Wild salmon nurture whole ecosystems across the region. Protecting these fish is key to a habitable future.
The following is an excerpt from our 2018 Annual Report (scroll down for Flipbook version, or download pdf here).
Like the central stone that holds together an arch, a keystone species holds together an ecosystem. That’s the role of wild salmon in the North Pacific. With healthy salmon runs, our oceans and coastal river systems flourish. Fishing families of all sorts thrive. Our 2018 Annual Report showcases how conserving wild salmon and their home habitat also supports a range of communities, from iconic wildlife populations to core elements of life, including healthy food and clean drinking water. Here are just a few examples of why we’re focused on protecting this keystone species.
Keystone Spotlight: Brown Bear
Every summer, sockeye salmon paint the creeks, lakes, and rivers of Bristol Bay crimson. But it’s not simply the beautiful end to a poetic life journey: these sockeye are in a race to spawn, and their archnemesis at this life stage is a one-ton, smelly beast with the deft paws of a house cat and jaws like a massive can opener: Ursus arctos. Over hundreds of thousands of years, sockeye have evolved for reproductive success with brown bears in mind. The fish headed for deeper lake spawning grounds develop bulbous humped backs to win over females in that competitive environment. But those who head for smaller creeks stay sharper and sleeker “like a bullet” to avoid bears, says Daniel Schindler, one of the preeminent ecologists working in Bristol Bay.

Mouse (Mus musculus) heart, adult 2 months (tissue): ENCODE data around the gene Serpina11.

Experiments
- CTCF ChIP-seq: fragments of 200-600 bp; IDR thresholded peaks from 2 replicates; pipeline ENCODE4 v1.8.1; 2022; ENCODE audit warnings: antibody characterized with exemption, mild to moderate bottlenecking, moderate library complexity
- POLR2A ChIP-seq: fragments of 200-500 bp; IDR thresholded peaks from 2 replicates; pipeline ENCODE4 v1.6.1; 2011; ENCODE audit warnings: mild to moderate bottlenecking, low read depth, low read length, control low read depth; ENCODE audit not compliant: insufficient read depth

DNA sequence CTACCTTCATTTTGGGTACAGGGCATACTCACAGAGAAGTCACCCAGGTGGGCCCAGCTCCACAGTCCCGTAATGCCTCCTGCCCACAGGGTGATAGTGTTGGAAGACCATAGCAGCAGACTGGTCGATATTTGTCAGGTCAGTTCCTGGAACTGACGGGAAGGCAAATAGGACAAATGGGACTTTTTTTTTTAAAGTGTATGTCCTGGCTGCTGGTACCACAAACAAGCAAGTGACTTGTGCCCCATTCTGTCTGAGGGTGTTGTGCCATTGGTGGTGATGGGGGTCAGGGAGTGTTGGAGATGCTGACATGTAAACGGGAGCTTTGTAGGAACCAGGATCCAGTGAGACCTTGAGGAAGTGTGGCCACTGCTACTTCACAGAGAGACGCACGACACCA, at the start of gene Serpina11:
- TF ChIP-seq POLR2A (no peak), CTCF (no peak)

The bears get their fish regardless. Recent science shows that in their pursuit of sockeye, bears move from creek to creek, tracking successive runs of salmon that are geared to spawn in ever warmer water over the course of the summer. This “portfolio” of salmon runs over two and half months is what transforms a relatively barren area of the sub-Arctic tundra the size of Wisconsin into a global hotspot for large mammals like brown bears. Bears in coastal Alaska eat up to two tons of salmon a season. And the bear density is up to 20 times higher in salmon regions than in interior regions of Alaska. Bears in the watersheds around Bristol Bay are part of the largest concentration of brown bears in the world. The intricate relationship of bears and salmon in Bristol Bay is a prime demonstration of salmon’s place as the keystone of the North Pacific.
Keystone Spotlight: Killer Whales
At the turn of the 20th century, catching a Chinook salmon over 100 pounds was still possible. But a vicious cycle of overfishing has taken these large beasts out of the water for good.
The decline of Spring Chinook along the Pacific Northwest coast has led to seasonal shortages of salmon prey for resident killer whales.
In the late 1990s there were about 100 whales. Now there are 74. Just two dozen healthy mothers remain to reproduce and more and more of the group is showing peanut-shaped heads that are the telltale sign of starvation.
We need to recover the diversity and abundance of wild Chinook populations that once reliably fed whales, people, and river ecosystems. We can do this by reforming the way we harvest Chinook – including in the open ocean – and by giving Chinook more healthy spawning rivers to come home to, from the Olympic Peninsula to the upper Columbia.
As we help those and other salmon rivers return to health and reverse the tide of salmon and orca decline, communities across Washington stand to benefit.
Keystone Spotlight: Beaver
We’re increasingly understanding that the health of coastal rainforest rivers is tied to both coho and another keystone species: the beaver.
As one of nature’s engineers, beavers build ponds that maintain a flow of cold, clean, slow moving water in a river system: ponds that provide homes for juvenile salmon and small invertebrate critters at the base of the food chain.